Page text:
Crosthwaite Park is an impressive period terrace on the leafy Glenageary side of Dún Laoghaire. It is named after John Crosthwaite, a local developer and former Chairman of the Kingstown Town Commissioners who built the original Dún Laoghaire baths on Queens Road.
According to a property feature in the Irish Times, Crosthwaite envisaged the development as a square of grand family homes. Built in the mid-1800s, there are still signs of servants’ quarters in the basements and remains of coal chutes.
Two household names resided in Crosthwaite Park over the years; John Millington Synge, architect of the Irish literary revival and author of The Playboy of the Western World, lived at number 31.
Bob Geldof, lead singer of the Boomtown Rats and organiser of Band Aid and Live Aid, grew up in a house on Crosthwaite Park South.
A lesser known name, but thoroughly deserving of wider recognition, is Doctor Joshua Pim, who was born in Bray, bred in Crosthwaite Park, and served as a medical officer in Loughlinstown hospital for 42 years.
Joshua (Josh) Pim was born at 1 & 2, Millward Terrace, Meath Road, Bray on May 20, 1869. Some of England’s oldest association football clubs were established that year, namely Fulham, Doncaster Rovers and Sunderland. Pim would later make his own sporting history.
Pim is one of Ireland’s precious few Wimbledon champions, winning consecutive back-to-back men’s singles titles in 1893 and 1894 after the disappointment of being a defeated finalist in 1891 and 1892. His opponent in each final was a British player, Wilred Baddeley, who became the youngest player to win Wimbledon at only 19 years of age. His record stood until Boris Becker came along in 1985.
In 1890 and 1893, Pim also won the mens doubles tournament alongside his fellow Dubliner, Frank Stoker, the only rugby international to ever win Wimbledon and distant relative of Dracula author Bram Stoker. Incidentally, Stoker was also Pim’s colleague in St. Colmcille’s hospital in Loughlinstown, where he served as chief medical officer.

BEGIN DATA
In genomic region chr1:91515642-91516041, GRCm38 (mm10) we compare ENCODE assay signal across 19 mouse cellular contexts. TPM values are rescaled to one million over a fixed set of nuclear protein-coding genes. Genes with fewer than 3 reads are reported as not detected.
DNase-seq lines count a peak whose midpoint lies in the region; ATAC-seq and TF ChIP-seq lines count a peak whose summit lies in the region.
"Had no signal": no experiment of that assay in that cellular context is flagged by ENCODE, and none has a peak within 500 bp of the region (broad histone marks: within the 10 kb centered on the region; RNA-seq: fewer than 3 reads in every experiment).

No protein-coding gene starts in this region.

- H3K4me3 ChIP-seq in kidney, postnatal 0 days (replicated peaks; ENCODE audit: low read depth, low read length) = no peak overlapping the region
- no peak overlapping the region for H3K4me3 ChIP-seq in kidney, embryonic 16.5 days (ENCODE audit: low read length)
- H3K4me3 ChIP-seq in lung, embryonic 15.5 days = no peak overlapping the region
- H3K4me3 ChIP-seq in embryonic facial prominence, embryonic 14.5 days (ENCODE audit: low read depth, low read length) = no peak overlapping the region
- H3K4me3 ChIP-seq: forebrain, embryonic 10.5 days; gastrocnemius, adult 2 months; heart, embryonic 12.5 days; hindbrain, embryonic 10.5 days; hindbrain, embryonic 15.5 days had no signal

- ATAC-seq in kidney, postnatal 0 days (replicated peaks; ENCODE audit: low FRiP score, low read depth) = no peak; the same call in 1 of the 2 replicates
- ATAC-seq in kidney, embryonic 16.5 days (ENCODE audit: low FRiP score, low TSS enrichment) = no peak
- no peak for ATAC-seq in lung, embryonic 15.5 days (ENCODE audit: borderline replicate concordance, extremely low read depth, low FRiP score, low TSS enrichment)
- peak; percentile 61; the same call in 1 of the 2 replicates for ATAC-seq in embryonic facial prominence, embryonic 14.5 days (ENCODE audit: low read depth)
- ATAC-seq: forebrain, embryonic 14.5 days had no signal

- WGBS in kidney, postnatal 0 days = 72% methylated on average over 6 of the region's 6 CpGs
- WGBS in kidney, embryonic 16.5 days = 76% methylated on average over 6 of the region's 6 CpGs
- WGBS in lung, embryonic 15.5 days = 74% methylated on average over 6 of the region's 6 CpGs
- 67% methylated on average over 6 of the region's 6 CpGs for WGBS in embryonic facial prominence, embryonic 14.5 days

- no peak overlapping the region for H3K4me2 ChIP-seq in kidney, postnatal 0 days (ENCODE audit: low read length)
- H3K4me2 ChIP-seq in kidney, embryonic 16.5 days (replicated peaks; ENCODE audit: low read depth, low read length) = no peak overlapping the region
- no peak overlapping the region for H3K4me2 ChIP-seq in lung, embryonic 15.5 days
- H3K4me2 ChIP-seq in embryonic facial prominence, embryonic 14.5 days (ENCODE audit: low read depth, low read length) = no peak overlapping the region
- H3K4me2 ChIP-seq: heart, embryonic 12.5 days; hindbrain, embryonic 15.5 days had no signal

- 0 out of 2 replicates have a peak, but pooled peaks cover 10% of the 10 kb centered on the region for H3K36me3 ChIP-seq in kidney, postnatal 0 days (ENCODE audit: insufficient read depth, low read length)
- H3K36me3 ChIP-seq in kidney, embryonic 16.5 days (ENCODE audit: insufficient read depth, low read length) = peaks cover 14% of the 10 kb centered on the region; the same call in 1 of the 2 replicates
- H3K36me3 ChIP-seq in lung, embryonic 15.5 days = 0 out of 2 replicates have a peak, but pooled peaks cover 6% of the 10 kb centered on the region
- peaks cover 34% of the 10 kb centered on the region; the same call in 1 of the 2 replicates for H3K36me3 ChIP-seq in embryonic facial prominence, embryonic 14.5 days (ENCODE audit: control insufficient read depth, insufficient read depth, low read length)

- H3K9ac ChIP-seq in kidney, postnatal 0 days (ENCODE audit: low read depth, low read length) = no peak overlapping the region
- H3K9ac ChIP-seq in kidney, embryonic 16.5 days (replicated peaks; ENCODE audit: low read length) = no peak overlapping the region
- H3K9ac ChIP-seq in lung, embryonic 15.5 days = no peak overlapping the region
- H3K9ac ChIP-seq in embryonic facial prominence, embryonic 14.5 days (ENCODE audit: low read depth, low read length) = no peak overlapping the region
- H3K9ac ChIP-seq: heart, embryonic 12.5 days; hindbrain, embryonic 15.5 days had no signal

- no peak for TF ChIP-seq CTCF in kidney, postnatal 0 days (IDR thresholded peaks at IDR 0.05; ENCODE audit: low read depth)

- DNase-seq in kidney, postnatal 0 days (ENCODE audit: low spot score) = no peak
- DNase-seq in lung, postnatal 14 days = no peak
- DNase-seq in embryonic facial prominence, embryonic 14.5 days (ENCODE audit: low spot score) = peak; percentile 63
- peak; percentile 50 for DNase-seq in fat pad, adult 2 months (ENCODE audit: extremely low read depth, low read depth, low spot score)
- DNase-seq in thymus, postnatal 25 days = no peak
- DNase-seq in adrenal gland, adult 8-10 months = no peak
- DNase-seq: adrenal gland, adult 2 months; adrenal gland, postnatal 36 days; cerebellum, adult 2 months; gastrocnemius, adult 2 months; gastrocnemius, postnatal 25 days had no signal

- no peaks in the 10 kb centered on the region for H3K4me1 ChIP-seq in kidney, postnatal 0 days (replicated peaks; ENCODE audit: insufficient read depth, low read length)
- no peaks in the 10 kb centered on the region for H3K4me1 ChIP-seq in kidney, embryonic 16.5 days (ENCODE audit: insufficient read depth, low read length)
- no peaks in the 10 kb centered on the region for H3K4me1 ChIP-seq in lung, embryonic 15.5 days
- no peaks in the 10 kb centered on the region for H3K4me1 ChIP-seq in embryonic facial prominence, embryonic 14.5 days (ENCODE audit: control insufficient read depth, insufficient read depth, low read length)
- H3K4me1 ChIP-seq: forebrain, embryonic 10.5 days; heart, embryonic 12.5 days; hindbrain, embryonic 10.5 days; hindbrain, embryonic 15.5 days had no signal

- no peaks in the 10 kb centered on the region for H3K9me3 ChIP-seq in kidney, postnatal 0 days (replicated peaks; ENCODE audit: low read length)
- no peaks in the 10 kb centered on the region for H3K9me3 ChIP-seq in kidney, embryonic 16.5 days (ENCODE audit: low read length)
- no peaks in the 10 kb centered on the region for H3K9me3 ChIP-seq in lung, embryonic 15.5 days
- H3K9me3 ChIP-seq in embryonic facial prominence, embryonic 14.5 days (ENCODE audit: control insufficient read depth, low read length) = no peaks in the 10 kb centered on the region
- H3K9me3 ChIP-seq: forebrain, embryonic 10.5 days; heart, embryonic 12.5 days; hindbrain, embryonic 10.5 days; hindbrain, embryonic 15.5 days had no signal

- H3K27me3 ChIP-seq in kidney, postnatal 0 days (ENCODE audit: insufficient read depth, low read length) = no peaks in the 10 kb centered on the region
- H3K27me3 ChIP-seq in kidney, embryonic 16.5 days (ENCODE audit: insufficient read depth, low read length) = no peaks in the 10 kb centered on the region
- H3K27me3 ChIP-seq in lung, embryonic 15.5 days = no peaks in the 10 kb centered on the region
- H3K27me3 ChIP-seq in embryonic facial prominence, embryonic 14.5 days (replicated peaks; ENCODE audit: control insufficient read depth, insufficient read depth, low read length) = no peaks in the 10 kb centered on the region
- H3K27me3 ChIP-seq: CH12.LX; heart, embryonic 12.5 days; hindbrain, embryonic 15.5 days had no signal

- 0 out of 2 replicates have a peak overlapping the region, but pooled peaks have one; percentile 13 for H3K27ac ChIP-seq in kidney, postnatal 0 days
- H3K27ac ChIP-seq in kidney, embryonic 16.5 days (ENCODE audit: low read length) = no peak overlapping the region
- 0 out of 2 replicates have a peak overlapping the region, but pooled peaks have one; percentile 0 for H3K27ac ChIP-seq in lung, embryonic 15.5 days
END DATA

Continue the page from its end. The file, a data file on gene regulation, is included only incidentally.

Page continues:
Pim died in 1942 in Killiney in a house called Secrora, where he was an active member of the golf club and a keen swimmer. He is buried in Deans Grange cemetery, his glittering achievements marked by an austere plaque.
In 1902, Pim came out of retirement from tennis to be the token Irishman in a British Davis Cup team to play America. Unfortunately, he was criticised for carrying excessive weight. He lost both Davis Cup matches and put down his racket for good, a slightly inglorious ending to a highly successful sporting career.
Another lesser known name in modern times is Herbert Brenon, who was born in number 25. His father was a journalist, poet, and politician named Edward St. John Brenon. After a stint as an actor, Brenon became one of the most prominent screenwriters and directors during the silent movie era of in the 1910s, 1920s and 1930s. His credits include Dr. Jekyl and Mr. Hyde, Ivanhoe, The Great Gatsby and the first film adaptation of Peter Pan.
Alongside Clarinda Park and Royal Terrace, Crosthwaite Park is a designated Architecture Conservation Area (ACA) by Dún Laoghaire-Rathdown County Council. DLR’s conservation office note: “Crosthwaite Park West is probably one of the most majestic of terraces in all of Dún Laoghaire Rathdown. Built on an extravagant scale, with exuberant architectural detailing, which is again not typical in the county.”
Joseph O’Connor is from nearby Glasthule. O’Connor is particularly aware of the area’s literary heritage, and the significance of Crosthwaite Park, basing one of his acclaimed novels, Ghostlight, on Synge. One of its many memorable lines includes: “The Kingstown little tinker who wrote that filthy play. The dirty Protestant smug-monger.”
“It’s a story that’s been with me since I was a child growing up in Dun Laoghaire,” he told the Irish Voice. “My late mother, who died in 1985, was a great lover of books and the Irish inheritance in literature. She used to tell us as we passed the crumbling, slightly decrepit house where Synge has once lived with his mother, ‘That’s the room where he wrote The Playboy of the Western World.’ She told us Synge knew these streets that we were walking down.”
It’s remarkable to think that Synge, Pim, Brenon and ‘Sir’ Bob Geldof – who is probably the most famous Dún Laogahire man of recent decades – all hail from this charming square.